ADD and ADHD are neurological conditions affecting both learning and behaviour. They result from chronic disturbances in the areas of the brain that regulate attention, impulse control, and the executive functions, which control cognitive tasks, motor activity, and social interactions.
Hyperactivity may or may not be present. Treatable but not curable.
Characteristics (may include):
- Inability to stay on task
- Easily distracted
- Poor time management skills
- Difficulty in preparing class assignments, keeping appointments, and attending class on time.
- Reading comprehension difficulties
- Difficulty with math problems requiring changes in action, operation and order
- Inability to listen selectively during lectures, resulting in problems with note taking
- Lack of organization in work, especially written work and essay questions
- Difficulty following directions, listening and concentrating
- Blurting out answers
- Poor handwriting
Blindness or Low Vision
The following terms are used in an educational context to describe students with visual disabilities:
- "Totally blind" students learn via Braille or other non-visual media.
- "Legally blind" indicates that a student has less than 20/200 vision in the more functional eye or a very limited field of vision (20 degrees at its widest point).
- "Low vision" refers to a severe vision loss in distance and near vision. Students use a combination of vision and other senses to learn, and they may require adaptations in lighting or the print size, and, in some cases, Braille.
Brain injury may occur in many ways. Traumatic brain injury typically results from accidents; however, insufficient oxygen, stroke, poisoning, or infection may also cause brain injury. Brain injury is one of the fastest growing types of disabilities, especially in the age range of 15 to 28 years.
Highly individual; brain injuries can affect students very differently. Depending on the area(s) of the brain affected by the injury, a student may demonstrate difficulties with:
- Organizing thoughts, cause-effect relationships, and problem solving
- Processing information and word retrieval
- Generalizing and integrating skills
- Social interactions
- Short-term memory
- Balance or coordination
- Communication and speech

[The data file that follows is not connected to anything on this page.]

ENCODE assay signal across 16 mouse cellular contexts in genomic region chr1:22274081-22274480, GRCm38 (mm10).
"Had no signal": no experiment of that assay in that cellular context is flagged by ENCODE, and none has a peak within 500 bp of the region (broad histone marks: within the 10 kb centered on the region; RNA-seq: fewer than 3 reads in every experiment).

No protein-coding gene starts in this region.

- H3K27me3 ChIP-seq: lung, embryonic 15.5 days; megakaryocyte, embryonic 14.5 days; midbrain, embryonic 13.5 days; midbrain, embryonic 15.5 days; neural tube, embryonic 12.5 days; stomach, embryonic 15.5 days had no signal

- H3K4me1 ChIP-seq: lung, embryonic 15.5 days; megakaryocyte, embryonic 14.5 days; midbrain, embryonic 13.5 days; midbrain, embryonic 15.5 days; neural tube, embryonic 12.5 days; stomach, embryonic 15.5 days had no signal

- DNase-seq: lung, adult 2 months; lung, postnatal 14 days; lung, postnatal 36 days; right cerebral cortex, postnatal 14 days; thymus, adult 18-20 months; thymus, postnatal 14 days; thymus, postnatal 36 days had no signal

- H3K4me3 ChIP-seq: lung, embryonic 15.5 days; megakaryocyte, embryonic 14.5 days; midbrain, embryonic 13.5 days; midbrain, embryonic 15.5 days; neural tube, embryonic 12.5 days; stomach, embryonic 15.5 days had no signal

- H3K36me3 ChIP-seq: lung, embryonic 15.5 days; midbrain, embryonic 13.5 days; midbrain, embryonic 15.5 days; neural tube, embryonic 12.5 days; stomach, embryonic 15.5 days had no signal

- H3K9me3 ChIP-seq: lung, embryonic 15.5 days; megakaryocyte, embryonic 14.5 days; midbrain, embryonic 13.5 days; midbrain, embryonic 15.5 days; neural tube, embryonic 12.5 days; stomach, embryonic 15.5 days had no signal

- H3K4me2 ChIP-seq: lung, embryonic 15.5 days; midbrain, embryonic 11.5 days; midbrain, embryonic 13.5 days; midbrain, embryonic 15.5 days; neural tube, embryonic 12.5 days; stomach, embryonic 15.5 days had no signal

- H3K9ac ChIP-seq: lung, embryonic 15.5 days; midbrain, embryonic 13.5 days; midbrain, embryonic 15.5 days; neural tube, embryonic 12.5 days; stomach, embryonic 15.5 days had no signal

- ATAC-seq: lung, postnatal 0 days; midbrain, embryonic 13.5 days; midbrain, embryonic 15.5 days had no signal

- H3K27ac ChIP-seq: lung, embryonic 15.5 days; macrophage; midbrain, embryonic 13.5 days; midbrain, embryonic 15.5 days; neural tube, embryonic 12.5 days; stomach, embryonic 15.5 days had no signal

Students who are deaf or hard of hearing require different accommodations depending on several factors, including the degree of hearing loss, the age of onset, and the type of language or communication system they use. They may use a variety of communication methods, including lip reading, cued speech, signed English and/or American Sign Language.
Deaf or hard of hearing students may:
- be skilled lip readers, but many are not; only 30 to 40 percent of spoken English is distinguishable on the mouth and lips under the best of conditions
- also have difficulties with speech, reading and writing skills, given the close relationship between language development and hearing
- use speech, lip reading, hearing aids and/or amplification systems to enhance oral communication
- Uses Sign Language as their first language, with English as their second language
Learning disabilities are neurologically based and may interfere with the acquisition and use of listening, speaking, reading, writing, reasoning, or mathematical skills. They affect the manner in which individuals with average or above average intellectual abilities process and/or express information. A learning disability may be characterized by a marked discrepancy between intellectual potential and academic achievement resulting from difficulties with processing information. The effects may change depending upon the learning demands and environments and may manifest in a single academic area or impact performance across a variety of subject areas and disciplines.
Difficulties may be seen in one or more of the following areas:
- oral and/or written expression
- reading comprehension and basic reading skills
- problem solving
- ability to listen selectively during lectures, resulting in problems with note taking mathematical calculation and reasoning
- interpreting social cues
- time management
- organization of tasks, such as in written work and/or essay questions
- following directions and concentrating
- short-term memory
A variety of physical disabilities result from congenital conditions, accidents, or progressive neuromuscular diseases. These disabilities may include conditions such as spinal cord injury (paraplegia or quadriplegia), cerebral palsy, spina bifida, amputation, muscular dystrophy, cardiac conditions, cystic fibrosis, paralysis, polio/post polio, and stroke.
· Are highly individual; the same diagnosis can affect students very differently.
Psychiatric disabilities refer to a wide range of behavioural and/or psychological problems characterized by anxiety, mood swings, depression, and/or a compromised assessment of reality. These behaviours persist over time; they are not in response to a particular event. Although many individuals with psychiatric disabilities are stabilized using medications and/or psychotherapy, their behaviour and affect may still cycle.